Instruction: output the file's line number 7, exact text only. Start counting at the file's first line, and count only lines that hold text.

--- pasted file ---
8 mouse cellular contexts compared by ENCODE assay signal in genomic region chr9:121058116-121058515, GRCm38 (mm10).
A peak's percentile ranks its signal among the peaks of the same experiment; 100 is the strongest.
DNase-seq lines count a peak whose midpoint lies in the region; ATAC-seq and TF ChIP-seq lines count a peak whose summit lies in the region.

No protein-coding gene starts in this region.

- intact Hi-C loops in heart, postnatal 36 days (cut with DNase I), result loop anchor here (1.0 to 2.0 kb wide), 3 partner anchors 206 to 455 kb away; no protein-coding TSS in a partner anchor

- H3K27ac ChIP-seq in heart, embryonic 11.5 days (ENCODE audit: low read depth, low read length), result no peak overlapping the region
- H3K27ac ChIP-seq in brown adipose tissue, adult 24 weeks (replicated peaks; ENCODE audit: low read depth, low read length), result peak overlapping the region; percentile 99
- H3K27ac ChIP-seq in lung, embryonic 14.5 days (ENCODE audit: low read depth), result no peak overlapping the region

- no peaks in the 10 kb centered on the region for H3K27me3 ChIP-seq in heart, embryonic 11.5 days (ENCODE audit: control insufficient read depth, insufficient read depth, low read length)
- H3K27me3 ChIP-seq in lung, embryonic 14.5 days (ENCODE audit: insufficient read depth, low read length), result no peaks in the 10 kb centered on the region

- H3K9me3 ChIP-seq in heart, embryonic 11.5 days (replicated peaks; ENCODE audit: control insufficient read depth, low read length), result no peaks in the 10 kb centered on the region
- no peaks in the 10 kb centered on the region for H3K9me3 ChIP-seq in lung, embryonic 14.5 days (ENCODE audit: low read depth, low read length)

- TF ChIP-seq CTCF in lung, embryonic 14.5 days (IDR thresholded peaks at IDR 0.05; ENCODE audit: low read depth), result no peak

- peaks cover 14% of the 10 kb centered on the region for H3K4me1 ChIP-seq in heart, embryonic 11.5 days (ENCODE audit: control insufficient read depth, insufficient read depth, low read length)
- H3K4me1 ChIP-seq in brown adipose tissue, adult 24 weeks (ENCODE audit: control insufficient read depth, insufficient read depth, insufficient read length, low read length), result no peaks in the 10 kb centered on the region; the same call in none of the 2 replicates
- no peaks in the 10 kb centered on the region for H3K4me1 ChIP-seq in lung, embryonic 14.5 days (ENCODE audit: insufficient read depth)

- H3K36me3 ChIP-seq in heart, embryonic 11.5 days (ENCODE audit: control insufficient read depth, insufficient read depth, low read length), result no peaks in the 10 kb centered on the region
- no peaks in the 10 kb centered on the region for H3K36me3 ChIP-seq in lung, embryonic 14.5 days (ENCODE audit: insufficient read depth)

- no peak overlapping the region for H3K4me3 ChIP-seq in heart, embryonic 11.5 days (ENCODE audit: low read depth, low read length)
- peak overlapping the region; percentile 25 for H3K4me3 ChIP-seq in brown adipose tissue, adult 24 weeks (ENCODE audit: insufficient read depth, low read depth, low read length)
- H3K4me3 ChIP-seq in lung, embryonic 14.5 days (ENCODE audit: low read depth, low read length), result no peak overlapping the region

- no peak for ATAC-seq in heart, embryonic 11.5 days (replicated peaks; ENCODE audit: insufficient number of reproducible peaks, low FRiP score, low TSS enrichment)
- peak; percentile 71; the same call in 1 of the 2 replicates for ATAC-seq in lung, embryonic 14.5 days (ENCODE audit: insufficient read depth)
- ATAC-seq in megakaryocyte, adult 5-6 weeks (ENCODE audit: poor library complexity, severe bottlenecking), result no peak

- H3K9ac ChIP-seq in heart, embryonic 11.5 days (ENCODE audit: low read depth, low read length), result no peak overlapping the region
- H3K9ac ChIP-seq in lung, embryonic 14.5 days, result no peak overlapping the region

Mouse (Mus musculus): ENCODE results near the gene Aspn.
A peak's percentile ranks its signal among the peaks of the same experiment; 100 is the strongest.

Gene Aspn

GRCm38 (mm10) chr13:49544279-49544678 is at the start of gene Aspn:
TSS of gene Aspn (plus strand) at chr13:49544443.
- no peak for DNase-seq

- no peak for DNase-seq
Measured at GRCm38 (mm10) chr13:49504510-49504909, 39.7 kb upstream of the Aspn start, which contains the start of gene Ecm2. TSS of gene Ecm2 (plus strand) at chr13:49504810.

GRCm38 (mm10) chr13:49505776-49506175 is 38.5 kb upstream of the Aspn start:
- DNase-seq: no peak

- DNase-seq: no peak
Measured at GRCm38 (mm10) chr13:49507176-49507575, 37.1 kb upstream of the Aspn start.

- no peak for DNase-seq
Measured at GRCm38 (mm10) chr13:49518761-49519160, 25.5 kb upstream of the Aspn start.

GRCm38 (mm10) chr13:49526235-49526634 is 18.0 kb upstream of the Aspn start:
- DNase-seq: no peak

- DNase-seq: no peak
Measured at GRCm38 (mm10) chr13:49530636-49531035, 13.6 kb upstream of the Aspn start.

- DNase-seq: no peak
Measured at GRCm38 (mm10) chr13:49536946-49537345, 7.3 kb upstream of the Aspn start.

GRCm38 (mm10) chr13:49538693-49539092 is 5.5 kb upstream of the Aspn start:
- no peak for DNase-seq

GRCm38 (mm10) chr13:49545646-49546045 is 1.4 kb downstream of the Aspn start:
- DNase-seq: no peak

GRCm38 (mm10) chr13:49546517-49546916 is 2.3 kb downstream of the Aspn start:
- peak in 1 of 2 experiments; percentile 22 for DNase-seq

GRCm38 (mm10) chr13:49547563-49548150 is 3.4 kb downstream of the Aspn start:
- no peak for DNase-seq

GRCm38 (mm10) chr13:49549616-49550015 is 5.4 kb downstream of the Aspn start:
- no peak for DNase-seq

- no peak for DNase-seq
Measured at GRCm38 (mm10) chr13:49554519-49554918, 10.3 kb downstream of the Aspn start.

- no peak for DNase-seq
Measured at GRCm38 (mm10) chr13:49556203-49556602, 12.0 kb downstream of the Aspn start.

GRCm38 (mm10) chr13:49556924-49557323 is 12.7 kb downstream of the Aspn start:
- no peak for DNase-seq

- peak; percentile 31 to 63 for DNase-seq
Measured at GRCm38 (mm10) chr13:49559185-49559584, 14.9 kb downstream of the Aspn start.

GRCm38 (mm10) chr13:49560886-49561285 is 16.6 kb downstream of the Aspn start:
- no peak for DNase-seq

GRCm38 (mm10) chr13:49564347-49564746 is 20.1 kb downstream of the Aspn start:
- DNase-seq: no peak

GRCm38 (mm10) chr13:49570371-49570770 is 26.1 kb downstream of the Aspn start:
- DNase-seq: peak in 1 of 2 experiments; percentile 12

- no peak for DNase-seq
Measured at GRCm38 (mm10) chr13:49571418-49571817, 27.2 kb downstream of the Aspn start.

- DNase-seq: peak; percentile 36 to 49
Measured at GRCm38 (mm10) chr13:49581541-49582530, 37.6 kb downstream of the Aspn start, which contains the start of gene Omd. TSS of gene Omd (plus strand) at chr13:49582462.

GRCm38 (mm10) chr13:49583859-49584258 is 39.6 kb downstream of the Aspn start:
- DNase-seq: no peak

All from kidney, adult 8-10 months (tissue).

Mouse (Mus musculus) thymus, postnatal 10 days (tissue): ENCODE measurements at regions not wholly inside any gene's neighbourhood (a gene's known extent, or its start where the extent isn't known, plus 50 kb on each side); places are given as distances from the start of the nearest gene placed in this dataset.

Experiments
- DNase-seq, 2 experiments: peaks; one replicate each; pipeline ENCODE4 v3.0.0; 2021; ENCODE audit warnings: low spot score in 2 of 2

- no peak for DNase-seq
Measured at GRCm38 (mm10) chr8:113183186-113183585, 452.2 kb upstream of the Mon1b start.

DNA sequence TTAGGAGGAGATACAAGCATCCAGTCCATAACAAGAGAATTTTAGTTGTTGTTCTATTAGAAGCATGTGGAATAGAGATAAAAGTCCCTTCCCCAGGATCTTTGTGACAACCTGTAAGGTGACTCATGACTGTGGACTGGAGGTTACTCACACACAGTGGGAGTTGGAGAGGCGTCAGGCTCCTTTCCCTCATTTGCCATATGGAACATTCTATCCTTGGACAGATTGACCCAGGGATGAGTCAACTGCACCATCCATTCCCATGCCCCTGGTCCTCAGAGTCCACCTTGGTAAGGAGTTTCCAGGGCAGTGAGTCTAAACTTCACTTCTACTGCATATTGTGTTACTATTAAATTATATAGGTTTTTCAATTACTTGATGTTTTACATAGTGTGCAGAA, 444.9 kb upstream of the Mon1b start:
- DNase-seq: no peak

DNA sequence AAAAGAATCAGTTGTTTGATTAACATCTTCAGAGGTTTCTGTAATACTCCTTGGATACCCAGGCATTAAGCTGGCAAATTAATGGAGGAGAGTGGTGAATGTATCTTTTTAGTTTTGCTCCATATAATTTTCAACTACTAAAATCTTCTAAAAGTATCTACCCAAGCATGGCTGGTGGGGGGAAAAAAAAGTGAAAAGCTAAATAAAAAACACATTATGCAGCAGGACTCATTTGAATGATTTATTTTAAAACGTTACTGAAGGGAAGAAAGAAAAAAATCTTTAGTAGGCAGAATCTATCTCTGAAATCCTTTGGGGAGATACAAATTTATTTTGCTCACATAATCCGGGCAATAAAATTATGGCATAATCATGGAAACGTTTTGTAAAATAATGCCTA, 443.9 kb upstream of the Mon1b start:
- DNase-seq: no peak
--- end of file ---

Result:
- H3K27ac ChIP-seq in brown adipose tissue, adult 24 weeks (replicated peaks; ENCODE audit: low read depth, low read length), result peak overlapping the region; percentile 99